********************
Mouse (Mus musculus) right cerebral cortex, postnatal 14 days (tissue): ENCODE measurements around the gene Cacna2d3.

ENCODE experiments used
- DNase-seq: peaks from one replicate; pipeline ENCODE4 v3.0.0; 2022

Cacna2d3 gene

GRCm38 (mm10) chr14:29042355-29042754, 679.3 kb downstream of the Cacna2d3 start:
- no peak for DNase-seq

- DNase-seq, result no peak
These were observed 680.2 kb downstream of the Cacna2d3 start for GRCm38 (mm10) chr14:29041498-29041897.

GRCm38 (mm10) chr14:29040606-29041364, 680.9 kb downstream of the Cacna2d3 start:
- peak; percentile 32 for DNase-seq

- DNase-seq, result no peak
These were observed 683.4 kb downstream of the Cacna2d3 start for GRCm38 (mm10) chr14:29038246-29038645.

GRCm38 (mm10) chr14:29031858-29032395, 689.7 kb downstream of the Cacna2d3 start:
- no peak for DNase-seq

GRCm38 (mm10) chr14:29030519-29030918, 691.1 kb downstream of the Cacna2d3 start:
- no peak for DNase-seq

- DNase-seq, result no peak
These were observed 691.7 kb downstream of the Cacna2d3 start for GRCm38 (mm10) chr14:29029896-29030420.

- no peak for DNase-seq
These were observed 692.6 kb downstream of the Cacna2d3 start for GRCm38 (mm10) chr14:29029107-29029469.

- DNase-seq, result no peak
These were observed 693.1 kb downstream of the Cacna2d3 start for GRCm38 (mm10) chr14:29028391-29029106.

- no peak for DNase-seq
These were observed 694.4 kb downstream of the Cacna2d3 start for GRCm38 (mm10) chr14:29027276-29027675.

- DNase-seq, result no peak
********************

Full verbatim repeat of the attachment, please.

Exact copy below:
Mouse (Mus musculus) right cerebral cortex, postnatal 14 days (tissue): ENCODE measurements around the gene Cacna2d3.

ENCODE experiments used
- DNase-seq: peaks from one replicate; pipeline ENCODE4 v3.0.0; 2022

Cacna2d3 gene

GRCm38 (mm10) chr14:29042355-29042754, 679.3 kb downstream of the Cacna2d3 start:
- no peak for DNase-seq

- DNase-seq, result no peak
These were observed 680.2 kb downstream of the Cacna2d3 start for GRCm38 (mm10) chr14:29041498-29041897.

GRCm38 (mm10) chr14:29040606-29041364, 680.9 kb downstream of the Cacna2d3 start:
- peak; percentile 32 for DNase-seq

- DNase-seq, result no peak
These were observed 683.4 kb downstream of the Cacna2d3 start for GRCm38 (mm10) chr14:29038246-29038645.

GRCm38 (mm10) chr14:29031858-29032395, 689.7 kb downstream of the Cacna2d3 start:
- no peak for DNase-seq

GRCm38 (mm10) chr14:29030519-29030918, 691.1 kb downstream of the Cacna2d3 start:
- no peak for DNase-seq

- DNase-seq, result no peak
These were observed 691.7 kb downstream of the Cacna2d3 start for GRCm38 (mm10) chr14:29029896-29030420.

- no peak for DNase-seq
These were observed 692.6 kb downstream of the Cacna2d3 start for GRCm38 (mm10) chr14:29029107-29029469.

- DNase-seq, result no peak
These were observed 693.1 kb downstream of the Cacna2d3 start for GRCm38 (mm10) chr14:29028391-29029106.

- no peak for DNase-seq
These were observed 694.4 kb downstream of the Cacna2d3 start for GRCm38 (mm10) chr14:29027276-29027675.

- DNase-seq, result no peak